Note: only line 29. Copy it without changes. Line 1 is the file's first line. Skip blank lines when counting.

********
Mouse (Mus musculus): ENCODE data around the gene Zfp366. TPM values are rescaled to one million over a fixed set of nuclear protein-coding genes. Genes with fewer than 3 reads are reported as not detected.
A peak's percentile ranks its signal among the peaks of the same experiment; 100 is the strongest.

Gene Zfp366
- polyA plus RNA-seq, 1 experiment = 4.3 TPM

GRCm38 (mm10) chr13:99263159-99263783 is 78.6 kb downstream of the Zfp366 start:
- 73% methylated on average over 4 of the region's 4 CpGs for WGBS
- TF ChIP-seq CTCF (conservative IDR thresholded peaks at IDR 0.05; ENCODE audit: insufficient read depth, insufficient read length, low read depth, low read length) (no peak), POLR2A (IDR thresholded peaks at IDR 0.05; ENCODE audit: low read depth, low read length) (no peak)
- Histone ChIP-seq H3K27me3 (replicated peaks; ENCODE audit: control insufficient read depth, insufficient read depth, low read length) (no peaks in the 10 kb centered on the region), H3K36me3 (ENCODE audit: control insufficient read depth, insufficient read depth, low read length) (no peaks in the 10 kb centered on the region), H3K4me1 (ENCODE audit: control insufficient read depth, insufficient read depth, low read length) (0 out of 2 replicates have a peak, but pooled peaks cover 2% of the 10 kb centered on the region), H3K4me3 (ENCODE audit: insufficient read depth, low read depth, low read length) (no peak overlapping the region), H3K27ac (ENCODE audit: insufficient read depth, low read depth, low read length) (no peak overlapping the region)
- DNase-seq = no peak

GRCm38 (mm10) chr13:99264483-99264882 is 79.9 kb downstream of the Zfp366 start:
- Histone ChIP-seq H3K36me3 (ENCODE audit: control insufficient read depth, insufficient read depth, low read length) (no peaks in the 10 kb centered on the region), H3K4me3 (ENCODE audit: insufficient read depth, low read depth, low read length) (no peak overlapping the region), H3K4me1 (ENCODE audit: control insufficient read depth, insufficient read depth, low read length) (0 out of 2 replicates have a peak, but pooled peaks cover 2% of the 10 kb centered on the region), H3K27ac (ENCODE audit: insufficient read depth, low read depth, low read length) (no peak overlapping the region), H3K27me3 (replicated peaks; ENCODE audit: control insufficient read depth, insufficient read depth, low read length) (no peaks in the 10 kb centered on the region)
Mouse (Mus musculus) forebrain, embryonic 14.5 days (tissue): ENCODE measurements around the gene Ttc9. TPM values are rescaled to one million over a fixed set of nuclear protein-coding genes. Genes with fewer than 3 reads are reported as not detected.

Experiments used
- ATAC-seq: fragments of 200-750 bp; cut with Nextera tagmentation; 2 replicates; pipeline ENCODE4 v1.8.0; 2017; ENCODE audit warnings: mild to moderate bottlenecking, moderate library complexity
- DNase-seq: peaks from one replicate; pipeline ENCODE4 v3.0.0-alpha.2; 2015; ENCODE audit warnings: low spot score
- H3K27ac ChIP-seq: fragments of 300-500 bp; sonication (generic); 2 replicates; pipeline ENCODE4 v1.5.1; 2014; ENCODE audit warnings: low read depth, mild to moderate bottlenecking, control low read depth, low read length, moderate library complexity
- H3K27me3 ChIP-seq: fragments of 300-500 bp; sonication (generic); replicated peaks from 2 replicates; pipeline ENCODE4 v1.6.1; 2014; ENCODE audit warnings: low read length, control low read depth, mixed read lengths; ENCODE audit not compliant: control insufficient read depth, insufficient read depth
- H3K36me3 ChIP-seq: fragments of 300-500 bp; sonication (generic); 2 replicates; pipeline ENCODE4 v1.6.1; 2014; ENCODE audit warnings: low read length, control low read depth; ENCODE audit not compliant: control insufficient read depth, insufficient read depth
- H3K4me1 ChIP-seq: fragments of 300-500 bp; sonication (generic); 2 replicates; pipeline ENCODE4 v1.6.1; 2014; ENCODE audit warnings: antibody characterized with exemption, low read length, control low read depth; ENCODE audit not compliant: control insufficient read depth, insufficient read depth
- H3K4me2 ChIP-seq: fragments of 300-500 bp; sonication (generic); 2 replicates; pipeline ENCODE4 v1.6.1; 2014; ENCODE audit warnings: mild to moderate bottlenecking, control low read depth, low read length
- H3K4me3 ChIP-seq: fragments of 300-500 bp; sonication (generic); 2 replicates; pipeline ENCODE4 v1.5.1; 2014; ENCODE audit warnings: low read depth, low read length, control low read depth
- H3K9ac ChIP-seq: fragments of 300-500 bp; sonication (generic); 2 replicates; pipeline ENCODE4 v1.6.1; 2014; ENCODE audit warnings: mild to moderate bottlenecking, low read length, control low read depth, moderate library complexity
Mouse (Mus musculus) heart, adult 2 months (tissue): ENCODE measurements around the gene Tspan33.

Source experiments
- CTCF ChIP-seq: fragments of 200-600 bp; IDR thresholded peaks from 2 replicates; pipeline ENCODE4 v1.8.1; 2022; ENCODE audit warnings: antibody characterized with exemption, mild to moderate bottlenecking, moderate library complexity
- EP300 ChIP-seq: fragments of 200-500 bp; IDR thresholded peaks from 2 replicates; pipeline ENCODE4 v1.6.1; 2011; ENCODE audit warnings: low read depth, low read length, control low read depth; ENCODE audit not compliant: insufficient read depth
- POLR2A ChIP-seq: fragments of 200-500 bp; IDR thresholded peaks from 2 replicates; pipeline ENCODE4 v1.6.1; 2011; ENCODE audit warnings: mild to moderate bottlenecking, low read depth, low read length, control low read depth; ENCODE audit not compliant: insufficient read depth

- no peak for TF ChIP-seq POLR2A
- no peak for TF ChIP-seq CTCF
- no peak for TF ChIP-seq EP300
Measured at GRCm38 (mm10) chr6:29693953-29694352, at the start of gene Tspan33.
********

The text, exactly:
- no peak for TF ChIP-seq CTCF